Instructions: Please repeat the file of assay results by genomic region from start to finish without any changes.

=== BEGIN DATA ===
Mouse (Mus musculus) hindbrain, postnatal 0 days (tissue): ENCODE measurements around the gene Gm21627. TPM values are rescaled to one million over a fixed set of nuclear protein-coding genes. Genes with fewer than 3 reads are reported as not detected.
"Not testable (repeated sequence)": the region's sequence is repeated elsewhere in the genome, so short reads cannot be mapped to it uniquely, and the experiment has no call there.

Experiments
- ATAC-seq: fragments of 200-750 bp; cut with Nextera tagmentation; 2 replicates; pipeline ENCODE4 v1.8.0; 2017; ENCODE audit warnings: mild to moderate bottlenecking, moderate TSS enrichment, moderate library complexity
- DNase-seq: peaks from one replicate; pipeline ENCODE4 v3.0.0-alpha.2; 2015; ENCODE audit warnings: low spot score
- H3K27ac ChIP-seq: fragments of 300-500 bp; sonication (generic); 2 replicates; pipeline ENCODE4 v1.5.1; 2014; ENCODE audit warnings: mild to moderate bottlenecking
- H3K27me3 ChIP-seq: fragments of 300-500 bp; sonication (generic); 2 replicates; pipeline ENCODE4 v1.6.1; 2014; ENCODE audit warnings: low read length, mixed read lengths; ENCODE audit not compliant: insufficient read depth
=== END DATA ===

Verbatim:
Mouse (Mus musculus) hindbrain, postnatal 0 days (tissue): ENCODE measurements around the gene Gm21627. TPM values are rescaled to one million over a fixed set of nuclear protein-coding genes. Genes with fewer than 3 reads are reported as not detected.
"Not testable (repeated sequence)": the region's sequence is repeated elsewhere in the genome, so short reads cannot be mapped to it uniquely, and the experiment has no call there.

Experiments
- ATAC-seq: fragments of 200-750 bp; cut with Nextera tagmentation; 2 replicates; pipeline ENCODE4 v1.8.0; 2017; ENCODE audit warnings: mild to moderate bottlenecking, moderate TSS enrichment, moderate library complexity
- DNase-seq: peaks from one replicate; pipeline ENCODE4 v3.0.0-alpha.2; 2015; ENCODE audit warnings: low spot score
- H3K27ac ChIP-seq: fragments of 300-500 bp; sonication (generic); 2 replicates; pipeline ENCODE4 v1.5.1; 2014; ENCODE audit warnings: mild to moderate bottlenecking
- H3K27me3 ChIP-seq: fragments of 300-500 bp; sonication (generic); 2 replicates; pipeline ENCODE4 v1.6.1; 2014; ENCODE audit warnings: low read length, mixed read lengths; ENCODE audit not compliant: insufficient read depth